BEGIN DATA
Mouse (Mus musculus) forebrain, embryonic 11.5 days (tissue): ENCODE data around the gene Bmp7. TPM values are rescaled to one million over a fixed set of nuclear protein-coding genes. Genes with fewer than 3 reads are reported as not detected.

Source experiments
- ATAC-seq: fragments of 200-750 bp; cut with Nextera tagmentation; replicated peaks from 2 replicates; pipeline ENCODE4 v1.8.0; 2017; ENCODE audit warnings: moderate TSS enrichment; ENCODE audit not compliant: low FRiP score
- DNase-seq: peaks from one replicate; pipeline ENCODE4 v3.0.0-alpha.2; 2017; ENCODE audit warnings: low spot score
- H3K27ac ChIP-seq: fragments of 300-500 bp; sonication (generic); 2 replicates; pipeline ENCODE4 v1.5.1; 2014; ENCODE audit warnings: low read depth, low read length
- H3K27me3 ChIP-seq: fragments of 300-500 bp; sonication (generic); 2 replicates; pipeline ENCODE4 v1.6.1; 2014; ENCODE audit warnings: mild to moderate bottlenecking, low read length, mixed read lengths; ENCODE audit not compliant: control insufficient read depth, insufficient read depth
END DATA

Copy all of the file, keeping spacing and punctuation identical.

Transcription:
Mouse (Mus musculus) forebrain, embryonic 11.5 days (tissue): ENCODE data around the gene Bmp7. TPM values are rescaled to one million over a fixed set of nuclear protein-coding genes. Genes with fewer than 3 reads are reported as not detected.

Source experiments
- ATAC-seq: fragments of 200-750 bp; cut with Nextera tagmentation; replicated peaks from 2 replicates; pipeline ENCODE4 v1.8.0; 2017; ENCODE audit warnings: moderate TSS enrichment; ENCODE audit not compliant: low FRiP score
- DNase-seq: peaks from one replicate; pipeline ENCODE4 v3.0.0-alpha.2; 2017; ENCODE audit warnings: low spot score
- H3K27ac ChIP-seq: fragments of 300-500 bp; sonication (generic); 2 replicates; pipeline ENCODE4 v1.5.1; 2014; ENCODE audit warnings: low read depth, low read length
- H3K27me3 ChIP-seq: fragments of 300-500 bp; sonication (generic); 2 replicates; pipeline ENCODE4 v1.6.1; 2014; ENCODE audit warnings: mild to moderate bottlenecking, low read length, mixed read lengths; ENCODE audit not compliant: control insufficient read depth, insufficient read depth